Education and geographical mobility: the role of the job surplus
Better-educated workers form many more long-distance job matches, and they move more quickly following local employment shocks. I argue this is a consequence of larger dispersion in wage offers, independent of geography. In a frictional market, this generates larger surpluses for workers in new matches, which can better justify the cost of moving - should the offer originate from far away. The market is then “thinner” but better integrated spatially. I motivate my hypothesis with new evidence on mobility patterns and subjective moving costs;and I test it using wage returns to local and long-distance matches over the jobs ladder.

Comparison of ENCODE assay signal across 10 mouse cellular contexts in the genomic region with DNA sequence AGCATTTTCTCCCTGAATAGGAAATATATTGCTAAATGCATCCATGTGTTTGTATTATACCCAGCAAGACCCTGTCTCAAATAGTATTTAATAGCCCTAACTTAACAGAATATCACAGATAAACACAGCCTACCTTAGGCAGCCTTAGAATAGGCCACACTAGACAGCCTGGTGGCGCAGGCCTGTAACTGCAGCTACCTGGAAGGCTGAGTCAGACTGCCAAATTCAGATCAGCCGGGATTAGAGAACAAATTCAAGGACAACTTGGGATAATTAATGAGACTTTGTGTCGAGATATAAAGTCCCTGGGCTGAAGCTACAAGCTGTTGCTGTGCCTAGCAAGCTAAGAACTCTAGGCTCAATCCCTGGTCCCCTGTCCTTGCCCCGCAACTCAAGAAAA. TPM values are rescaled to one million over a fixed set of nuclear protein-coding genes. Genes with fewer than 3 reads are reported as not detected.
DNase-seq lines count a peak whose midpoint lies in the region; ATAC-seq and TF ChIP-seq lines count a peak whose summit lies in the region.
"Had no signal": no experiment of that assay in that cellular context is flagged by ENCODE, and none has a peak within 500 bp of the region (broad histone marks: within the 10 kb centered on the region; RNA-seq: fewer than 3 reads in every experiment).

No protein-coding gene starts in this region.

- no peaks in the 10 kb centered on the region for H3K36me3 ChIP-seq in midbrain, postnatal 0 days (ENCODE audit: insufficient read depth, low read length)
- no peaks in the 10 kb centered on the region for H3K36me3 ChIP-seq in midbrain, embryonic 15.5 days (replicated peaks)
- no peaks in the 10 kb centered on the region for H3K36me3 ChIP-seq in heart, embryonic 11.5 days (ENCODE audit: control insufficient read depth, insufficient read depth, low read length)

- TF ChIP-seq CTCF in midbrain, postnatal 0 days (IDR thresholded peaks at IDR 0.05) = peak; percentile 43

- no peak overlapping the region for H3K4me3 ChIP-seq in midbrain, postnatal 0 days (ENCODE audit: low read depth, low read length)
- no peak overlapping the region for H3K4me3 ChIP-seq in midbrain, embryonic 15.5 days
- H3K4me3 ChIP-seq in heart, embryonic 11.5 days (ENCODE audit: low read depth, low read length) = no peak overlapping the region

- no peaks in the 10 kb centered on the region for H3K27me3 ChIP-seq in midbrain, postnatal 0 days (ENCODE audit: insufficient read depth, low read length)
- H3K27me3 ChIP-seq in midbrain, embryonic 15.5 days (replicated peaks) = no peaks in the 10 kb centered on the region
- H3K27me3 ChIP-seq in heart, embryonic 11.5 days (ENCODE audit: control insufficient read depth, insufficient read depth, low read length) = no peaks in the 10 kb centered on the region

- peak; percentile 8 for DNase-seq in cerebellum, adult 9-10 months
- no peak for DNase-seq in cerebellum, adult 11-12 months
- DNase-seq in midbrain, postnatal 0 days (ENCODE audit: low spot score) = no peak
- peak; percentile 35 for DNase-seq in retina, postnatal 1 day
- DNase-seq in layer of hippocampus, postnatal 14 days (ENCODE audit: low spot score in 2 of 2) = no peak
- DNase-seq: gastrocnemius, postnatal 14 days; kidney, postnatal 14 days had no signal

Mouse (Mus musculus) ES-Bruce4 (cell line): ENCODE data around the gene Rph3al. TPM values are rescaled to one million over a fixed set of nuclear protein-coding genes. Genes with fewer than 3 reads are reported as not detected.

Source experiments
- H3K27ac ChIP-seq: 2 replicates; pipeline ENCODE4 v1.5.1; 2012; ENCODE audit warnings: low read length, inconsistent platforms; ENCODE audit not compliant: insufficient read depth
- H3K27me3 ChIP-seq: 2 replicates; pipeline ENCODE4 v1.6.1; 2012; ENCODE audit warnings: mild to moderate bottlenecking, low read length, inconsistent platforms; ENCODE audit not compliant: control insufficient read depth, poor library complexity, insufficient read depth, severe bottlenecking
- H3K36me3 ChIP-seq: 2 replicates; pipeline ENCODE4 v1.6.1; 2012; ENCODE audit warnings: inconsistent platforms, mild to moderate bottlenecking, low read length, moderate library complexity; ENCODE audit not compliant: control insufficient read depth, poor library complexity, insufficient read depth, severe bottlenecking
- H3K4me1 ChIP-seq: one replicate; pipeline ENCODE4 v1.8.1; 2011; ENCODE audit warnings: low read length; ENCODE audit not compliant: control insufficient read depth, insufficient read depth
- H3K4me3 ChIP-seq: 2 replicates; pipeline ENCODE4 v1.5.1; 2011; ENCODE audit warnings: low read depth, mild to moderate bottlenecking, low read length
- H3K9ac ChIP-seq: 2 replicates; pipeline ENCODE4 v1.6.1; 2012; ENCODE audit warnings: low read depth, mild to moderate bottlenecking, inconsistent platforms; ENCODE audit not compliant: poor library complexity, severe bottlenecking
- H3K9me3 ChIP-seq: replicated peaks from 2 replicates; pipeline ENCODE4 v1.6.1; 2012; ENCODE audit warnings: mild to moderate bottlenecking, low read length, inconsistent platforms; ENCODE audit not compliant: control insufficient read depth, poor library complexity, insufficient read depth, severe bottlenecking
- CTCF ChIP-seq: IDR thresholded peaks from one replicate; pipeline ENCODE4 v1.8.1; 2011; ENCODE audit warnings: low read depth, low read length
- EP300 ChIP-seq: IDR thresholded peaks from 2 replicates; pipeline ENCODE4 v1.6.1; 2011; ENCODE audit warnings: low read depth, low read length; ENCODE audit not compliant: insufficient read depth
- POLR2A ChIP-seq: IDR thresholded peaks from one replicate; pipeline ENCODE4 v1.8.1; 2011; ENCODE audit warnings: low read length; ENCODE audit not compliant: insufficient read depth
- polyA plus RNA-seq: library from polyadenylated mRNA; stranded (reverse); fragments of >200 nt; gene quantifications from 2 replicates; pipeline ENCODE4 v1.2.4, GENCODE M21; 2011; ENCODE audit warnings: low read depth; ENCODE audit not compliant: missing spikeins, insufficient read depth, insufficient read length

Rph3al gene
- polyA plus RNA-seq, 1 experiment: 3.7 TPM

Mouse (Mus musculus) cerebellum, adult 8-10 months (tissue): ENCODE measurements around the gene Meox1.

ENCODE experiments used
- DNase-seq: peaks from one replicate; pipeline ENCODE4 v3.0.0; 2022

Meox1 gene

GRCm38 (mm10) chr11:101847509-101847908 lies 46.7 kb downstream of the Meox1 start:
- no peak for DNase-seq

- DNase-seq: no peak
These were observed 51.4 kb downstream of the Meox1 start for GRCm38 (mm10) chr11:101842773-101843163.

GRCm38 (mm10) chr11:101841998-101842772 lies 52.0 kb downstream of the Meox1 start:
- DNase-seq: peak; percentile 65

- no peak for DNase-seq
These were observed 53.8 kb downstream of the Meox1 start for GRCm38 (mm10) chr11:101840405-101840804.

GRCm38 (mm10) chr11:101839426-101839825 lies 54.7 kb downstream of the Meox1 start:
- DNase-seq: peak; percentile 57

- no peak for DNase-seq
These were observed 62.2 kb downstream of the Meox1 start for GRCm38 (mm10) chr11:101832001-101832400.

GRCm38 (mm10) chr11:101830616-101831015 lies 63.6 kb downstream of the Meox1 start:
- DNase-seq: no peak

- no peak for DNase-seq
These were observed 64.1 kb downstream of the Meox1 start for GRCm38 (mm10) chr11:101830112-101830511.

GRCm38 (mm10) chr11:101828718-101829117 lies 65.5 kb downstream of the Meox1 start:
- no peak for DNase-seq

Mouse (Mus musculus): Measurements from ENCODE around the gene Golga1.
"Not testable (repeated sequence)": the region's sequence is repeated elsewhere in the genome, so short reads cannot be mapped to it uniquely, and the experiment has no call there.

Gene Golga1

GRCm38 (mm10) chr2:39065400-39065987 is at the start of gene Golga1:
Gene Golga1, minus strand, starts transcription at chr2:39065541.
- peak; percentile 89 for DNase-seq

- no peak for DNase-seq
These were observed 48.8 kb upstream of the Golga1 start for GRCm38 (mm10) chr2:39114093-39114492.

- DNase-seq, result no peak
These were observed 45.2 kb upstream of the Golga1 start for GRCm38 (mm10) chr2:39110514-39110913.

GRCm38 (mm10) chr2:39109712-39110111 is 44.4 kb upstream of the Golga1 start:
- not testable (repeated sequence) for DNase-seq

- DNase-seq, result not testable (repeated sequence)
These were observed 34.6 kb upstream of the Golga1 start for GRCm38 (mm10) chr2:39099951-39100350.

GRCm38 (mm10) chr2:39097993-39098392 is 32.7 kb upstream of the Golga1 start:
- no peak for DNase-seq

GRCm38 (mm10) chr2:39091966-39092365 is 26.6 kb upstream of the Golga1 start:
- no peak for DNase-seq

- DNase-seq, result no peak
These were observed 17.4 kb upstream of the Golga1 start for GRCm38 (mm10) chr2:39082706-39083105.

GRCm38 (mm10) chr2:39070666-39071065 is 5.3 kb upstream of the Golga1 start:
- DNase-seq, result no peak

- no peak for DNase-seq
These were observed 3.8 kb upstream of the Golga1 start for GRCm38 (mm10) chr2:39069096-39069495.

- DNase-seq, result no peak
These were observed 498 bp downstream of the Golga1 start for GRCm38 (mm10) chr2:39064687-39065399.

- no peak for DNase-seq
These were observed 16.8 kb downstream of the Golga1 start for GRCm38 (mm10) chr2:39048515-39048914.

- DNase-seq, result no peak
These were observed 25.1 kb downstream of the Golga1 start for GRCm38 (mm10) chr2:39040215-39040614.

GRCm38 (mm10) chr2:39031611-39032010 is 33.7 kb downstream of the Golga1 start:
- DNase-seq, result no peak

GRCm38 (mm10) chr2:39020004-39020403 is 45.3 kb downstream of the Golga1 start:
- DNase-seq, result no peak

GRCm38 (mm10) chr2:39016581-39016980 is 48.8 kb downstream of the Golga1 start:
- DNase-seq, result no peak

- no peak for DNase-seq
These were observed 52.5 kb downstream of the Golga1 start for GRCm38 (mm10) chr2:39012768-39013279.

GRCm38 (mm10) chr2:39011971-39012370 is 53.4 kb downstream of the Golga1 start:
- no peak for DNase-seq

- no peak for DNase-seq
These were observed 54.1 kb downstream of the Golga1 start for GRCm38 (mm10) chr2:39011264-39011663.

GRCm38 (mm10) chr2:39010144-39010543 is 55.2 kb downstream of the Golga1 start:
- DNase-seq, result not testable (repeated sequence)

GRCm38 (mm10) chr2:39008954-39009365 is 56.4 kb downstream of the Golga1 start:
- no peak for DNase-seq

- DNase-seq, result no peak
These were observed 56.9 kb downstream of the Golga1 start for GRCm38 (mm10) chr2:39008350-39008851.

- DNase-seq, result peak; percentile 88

Revised June 2019 Paper Number CEPDP1616
This CEP discussion paper is published under the centre's Labour markets programme.